To Kill A Mockingbird Maturity

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“Your Branches can only go high if your roots go deep.”-Brian Logue. Everyones journey to maturity is different, as human beings we are affected and changed by experiences we encounter and the people we meet. As a kid we take everything at face value, we speak what we think and we see the innocence and good in all. In Harper Lee’s To Kill a Mockingbird, the theme of growing up is illustrated by the dynamic characters Jem and Scout’s different, but growing levels of maturity. We follow these characters as they experience and deal with many heavy hearted issues first handed. As brother and sister, Jem and Scout go through alot together. However, most of these moments are experienced differently for each individual. In the beginning…show more content…
One night, before the trial of Tom Robinson, Mr.Underwood and Atticus are guarding the county jail for the night. Jem decided they should check on Atticus so he woke up Dill and Scout and they walked to the other end of the square. “Don’t go to him,” he said “he might not like it. He’s all right, let’s go home. I just wanted to see where he was.”(171). Jem knows that they were not supposed to be there and was conscientious when it came to confronting their father. As he is speaking a caravan of four cars pulls up and men piled out to face Atticus. After a few minutes of watching the “Unfunny situation”(172), Scout jumps up and runs to her father. This only creates more tension. Scout in a desperate, childish effort to lighten the mood began talking to the only familiar face in sight, Mr. Walter Cunningham. Scout at the time did not see the severity and the intenseness of the situation in front of her. All she sees is her father and a couple of men talking.While Jem on the other hand did. However, he wanted to stay too because he can tell his father is in a dangerous situation and he thinks he can help. This shows he considers himself one of the adults, and much more mature than his little…show more content…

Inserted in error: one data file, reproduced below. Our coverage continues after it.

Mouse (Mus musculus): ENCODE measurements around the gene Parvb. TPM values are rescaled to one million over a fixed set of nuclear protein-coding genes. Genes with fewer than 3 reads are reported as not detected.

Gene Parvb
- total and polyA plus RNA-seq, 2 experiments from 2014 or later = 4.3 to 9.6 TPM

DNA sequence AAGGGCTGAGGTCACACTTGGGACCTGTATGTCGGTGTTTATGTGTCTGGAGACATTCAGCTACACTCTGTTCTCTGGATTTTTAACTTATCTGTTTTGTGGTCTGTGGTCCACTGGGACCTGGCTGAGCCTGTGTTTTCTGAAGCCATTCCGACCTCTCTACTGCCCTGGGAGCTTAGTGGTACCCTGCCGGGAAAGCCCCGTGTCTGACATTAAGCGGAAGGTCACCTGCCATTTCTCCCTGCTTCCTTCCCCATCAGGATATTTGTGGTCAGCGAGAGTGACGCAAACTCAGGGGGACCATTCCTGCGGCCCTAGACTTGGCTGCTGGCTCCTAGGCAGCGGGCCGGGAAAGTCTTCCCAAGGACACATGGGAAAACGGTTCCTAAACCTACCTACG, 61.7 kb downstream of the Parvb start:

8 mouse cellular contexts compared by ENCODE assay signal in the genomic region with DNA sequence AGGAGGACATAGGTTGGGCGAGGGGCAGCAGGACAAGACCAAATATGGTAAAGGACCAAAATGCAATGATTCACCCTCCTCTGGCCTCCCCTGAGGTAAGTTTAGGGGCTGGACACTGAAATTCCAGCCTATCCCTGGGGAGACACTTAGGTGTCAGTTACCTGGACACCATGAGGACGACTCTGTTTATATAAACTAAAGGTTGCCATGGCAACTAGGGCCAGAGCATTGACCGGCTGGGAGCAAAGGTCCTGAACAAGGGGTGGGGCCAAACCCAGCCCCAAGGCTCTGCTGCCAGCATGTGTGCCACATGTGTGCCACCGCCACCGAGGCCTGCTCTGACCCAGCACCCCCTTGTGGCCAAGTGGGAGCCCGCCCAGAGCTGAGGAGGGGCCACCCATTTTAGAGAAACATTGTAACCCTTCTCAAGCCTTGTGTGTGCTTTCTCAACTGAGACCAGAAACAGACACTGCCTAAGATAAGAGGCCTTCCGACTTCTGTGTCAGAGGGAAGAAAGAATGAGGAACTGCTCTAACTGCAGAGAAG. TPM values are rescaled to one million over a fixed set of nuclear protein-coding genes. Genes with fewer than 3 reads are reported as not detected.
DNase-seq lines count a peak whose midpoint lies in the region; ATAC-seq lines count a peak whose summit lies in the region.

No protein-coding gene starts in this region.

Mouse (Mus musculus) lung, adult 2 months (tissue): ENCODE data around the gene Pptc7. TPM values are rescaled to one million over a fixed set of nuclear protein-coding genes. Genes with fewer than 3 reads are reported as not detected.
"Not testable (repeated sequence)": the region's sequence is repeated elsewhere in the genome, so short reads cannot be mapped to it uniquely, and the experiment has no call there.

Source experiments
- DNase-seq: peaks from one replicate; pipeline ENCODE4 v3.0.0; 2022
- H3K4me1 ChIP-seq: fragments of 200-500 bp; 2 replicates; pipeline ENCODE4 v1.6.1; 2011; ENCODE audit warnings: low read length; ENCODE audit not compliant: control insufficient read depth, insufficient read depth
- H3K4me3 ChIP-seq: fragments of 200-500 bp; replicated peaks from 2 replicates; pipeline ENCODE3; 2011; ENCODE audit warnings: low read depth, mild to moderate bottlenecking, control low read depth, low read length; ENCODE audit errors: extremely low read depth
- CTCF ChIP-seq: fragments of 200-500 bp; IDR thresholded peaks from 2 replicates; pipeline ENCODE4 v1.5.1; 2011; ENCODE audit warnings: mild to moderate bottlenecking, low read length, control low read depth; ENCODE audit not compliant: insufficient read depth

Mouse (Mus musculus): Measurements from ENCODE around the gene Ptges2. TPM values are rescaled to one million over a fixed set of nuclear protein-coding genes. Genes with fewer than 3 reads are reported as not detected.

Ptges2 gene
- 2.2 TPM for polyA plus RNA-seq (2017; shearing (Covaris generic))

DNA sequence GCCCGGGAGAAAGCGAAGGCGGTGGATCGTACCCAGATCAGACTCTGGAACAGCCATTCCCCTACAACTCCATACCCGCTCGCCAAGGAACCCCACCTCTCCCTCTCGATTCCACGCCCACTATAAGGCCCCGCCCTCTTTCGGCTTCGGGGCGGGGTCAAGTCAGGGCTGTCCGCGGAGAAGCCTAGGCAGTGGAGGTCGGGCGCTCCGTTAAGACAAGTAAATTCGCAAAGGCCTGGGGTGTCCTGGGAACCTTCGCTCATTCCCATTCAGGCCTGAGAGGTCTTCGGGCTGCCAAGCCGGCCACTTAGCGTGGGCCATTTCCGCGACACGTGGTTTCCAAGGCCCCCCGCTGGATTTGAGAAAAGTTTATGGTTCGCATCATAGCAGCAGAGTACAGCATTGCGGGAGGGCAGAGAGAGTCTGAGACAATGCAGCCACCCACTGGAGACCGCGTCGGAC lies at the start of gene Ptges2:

He is raising his children in a modern way than what is traditionally used in the setting of the story. He treats his kids as adults and tries his best to honestly answer any questions they have. Atticus raises his kids through conversations and by example, he is the voice of wisdom within the story, especially when it come to his kids. “Scout’s got to learn to keep her head and learn soon, with what 's in store for her these next few months. She is coming along though. Jem is getting older and she follows his example a good bit now. All she needs in assistance sometimes.”(99) Atticus is always there for both kids. He is observant and constantly knows what they may need. He accepts their flaws and embraces them by acknowledging their presence. The biggest thing Atticus did for his kids was letting them be their own person with own ideas. “Well, all I can say is, when you and Jem are grown, maybe you’ll look back on this with some compassion and some feeling that I didn’t let you down.”(120) Atticus did not take what everyone is saying to heart, instead he let their words roll off his back. Jem and Scout have not yet learned to do so bt with continued support from Atticus, this goal will easily be reached. Jem and Scouts different, but parallel paths to maturity demonstrate the theme of growing up in
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